The only downside that makes me consider switching back is that it has a tendency to loose and start leaking filament when between heating and cooling cycles. Nothing catastrophic, but just enough to leave excessive string and charred filament all of the print. My guess is that the rate of thermal expansion between the aluminum block and the tungsten nozzle are so different that as it heats up and cools down they just work themselves free. For the time being I just leave myself a post it note on the print to remember to snug up the nozzle before every print and it's fine once its at temp. Long term I have started looking if I can find a low/moderate strength threadlocker that works at print temperatures.

    Additionally, the nozzle is super easy to clean and looks as good as the day I bought it.
     
  8. Jerome Helbert

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    Ironically I was taking a closer look at this the day after I posted that and I realized I am just a dunce, The tungsten nozzle like like .5mm shorter than the brass ones I had been using and I just had the heat block too low. The nozzle was bottoming out on it instead of against the heatbreak threads inside of it.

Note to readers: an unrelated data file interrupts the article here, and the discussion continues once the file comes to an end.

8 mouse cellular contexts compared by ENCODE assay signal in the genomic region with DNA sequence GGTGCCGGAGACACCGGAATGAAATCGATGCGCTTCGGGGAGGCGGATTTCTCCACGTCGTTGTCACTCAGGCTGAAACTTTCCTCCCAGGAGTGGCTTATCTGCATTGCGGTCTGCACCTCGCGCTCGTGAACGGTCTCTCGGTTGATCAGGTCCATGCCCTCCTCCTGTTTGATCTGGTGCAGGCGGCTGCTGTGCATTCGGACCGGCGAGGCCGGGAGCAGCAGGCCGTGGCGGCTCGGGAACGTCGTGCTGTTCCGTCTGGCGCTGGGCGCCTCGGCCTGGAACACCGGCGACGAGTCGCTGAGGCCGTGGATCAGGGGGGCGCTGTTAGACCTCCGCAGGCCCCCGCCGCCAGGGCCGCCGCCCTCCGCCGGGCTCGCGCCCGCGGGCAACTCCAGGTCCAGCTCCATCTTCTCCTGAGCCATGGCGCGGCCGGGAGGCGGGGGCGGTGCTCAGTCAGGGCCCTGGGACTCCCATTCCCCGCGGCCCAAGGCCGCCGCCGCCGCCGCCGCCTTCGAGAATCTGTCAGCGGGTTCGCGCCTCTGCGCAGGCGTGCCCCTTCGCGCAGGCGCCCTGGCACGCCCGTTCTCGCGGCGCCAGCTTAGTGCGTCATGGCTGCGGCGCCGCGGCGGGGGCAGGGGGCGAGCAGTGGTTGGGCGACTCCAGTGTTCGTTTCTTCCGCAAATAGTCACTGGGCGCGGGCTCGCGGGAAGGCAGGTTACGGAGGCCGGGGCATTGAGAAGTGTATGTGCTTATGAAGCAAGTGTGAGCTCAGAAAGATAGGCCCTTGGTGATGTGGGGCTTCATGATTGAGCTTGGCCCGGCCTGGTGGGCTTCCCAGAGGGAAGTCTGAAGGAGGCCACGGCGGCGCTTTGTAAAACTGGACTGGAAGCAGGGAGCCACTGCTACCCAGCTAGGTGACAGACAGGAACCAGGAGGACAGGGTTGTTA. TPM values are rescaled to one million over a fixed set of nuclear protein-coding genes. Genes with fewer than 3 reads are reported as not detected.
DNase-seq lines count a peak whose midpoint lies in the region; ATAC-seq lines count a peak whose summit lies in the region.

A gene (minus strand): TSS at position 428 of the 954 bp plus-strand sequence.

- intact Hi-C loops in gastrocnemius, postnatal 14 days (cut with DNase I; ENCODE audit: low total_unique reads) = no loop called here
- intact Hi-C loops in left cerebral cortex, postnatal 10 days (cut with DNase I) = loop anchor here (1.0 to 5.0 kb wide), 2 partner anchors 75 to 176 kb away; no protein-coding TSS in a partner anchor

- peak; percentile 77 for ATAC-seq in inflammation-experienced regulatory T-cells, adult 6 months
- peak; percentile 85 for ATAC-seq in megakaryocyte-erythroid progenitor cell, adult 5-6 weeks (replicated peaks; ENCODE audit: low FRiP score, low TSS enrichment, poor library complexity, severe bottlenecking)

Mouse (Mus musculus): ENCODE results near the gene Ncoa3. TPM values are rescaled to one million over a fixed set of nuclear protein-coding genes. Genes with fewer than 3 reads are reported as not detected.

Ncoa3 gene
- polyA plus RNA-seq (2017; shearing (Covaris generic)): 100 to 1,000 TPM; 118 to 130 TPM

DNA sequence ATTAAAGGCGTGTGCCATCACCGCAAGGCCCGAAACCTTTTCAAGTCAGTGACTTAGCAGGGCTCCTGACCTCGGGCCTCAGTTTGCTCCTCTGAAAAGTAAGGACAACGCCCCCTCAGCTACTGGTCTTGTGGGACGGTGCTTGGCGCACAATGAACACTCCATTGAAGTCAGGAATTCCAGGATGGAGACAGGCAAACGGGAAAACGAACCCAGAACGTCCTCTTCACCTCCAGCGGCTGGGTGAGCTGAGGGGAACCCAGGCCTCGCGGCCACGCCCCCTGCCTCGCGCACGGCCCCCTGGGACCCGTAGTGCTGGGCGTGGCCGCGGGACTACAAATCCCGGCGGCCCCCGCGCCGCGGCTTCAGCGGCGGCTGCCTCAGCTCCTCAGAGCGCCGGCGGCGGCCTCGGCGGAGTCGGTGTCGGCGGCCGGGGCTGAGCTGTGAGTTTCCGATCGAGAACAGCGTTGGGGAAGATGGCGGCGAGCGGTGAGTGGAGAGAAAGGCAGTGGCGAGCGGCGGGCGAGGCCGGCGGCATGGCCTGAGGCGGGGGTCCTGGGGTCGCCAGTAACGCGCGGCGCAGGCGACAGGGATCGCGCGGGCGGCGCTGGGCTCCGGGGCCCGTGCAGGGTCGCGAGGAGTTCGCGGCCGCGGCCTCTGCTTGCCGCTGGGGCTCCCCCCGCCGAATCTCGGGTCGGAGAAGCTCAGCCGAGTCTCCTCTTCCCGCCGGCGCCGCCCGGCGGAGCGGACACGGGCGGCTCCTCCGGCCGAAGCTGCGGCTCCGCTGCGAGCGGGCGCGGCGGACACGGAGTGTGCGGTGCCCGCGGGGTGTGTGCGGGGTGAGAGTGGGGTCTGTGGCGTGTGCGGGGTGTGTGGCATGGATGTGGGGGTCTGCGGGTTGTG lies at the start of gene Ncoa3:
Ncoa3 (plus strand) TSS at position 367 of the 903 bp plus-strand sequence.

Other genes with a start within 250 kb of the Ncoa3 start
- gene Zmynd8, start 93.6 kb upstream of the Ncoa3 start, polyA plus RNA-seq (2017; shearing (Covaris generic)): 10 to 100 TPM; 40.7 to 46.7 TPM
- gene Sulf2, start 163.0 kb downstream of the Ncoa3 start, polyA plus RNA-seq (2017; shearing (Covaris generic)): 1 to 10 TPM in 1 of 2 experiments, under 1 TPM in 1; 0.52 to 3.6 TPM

I shifted the heat block up a turn and I don't seem to be having issues with loosening anymore.
     
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  9. mark tomlinson

    mark tomlinson ༼ つ ◕_ ◕ ༽つ
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    That is actually a "light bulb" moment for folks using FDM printing :)

    The seal is inside the heatblock ...
     
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  10. Jerome Helbert

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    The derp is because I have already had this light bulb moment and have been through this before, I just cant believe it took me so long to even bother to check it.